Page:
I’ve cut a few more trees and have updated the horizon survey accordingly. The local light domes for Clinton and Oak Ridge are easily visible in the East and South.
Earlier this year (2015) Pickett / Pogue State Park was named a Silver Tier IDA dark site. I haven’t made it up for a night of astrophotography yet but have been wanting to visit the area and scope it out before lugging all the equipment up there for the first time. On Sunday my wife, the dogs, and I made a visit up to hike the short trail to the Pogue Canyon Overlook. The trail head is connected to the parking lot that adjoins the astronomy field at the Pogue SNA. First off, finding the place wasn’t difficult BUT google maps does not have current satellite imagery from there so I couldn’t pinpoint it easily. The address given didn’t seem to match up with anything in the imagery. So, to make it a little easier, here is an image of the location:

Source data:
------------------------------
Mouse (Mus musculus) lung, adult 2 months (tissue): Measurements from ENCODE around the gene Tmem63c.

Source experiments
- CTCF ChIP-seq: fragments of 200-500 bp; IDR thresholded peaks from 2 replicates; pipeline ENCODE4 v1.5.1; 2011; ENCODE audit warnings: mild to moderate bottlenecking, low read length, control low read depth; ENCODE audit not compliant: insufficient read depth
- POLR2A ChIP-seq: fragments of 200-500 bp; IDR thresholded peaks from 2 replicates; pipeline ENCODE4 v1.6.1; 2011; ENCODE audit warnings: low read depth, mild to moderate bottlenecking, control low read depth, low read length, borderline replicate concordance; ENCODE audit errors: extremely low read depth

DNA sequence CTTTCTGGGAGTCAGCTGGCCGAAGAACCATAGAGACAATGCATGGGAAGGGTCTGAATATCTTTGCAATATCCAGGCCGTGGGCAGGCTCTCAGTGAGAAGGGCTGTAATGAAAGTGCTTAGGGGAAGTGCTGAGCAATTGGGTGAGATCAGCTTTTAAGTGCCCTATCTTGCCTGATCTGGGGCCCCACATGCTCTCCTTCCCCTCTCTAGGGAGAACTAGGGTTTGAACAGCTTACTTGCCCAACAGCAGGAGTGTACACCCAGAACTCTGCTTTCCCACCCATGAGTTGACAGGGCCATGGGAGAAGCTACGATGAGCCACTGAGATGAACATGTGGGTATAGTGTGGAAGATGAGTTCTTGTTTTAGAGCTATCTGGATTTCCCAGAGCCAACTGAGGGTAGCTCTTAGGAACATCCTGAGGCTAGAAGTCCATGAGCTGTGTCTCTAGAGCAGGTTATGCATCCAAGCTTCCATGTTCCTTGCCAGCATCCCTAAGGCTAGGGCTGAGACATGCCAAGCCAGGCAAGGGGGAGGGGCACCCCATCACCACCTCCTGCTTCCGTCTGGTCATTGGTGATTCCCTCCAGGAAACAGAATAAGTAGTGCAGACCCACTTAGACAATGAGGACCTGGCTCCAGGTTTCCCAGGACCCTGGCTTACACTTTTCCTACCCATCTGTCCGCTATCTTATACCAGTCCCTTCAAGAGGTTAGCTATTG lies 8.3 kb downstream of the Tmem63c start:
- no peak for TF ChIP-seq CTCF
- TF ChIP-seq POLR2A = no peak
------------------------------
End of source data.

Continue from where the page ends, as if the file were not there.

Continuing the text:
I’ve been interested in Pickett / Pogue for a while since it appears to be one of the darkest places in Tennessee and is located only 1:40 from my home. Here are a few light pollution maps showing where it is in relationship to sources of light pollution:
I also wanted to share a few photos from the site to show you all what to expect when you arrive at the site:
A little bit of side information that might be of interest as it contains SQM measurements, photos, and upcoming event information:
Don’t forget, the Fall Star Gaze is happening 9/19/2015 at this location! I’d love to see you there but I’m tied up and can’t make it. Hope to make it out under the stars there another time.
This was my first visit to Fall Creek Falls for the 2015 Tennessee Fall Star Gaze. It’s a casual get together held at a clearing within walking distance from the Inn. The site is reasonably dark measuring 21.42+ on Friday and 21.31 on Saturday after some thundershowers upped the humidity level. Both nights were good so long as you were prepared for dew.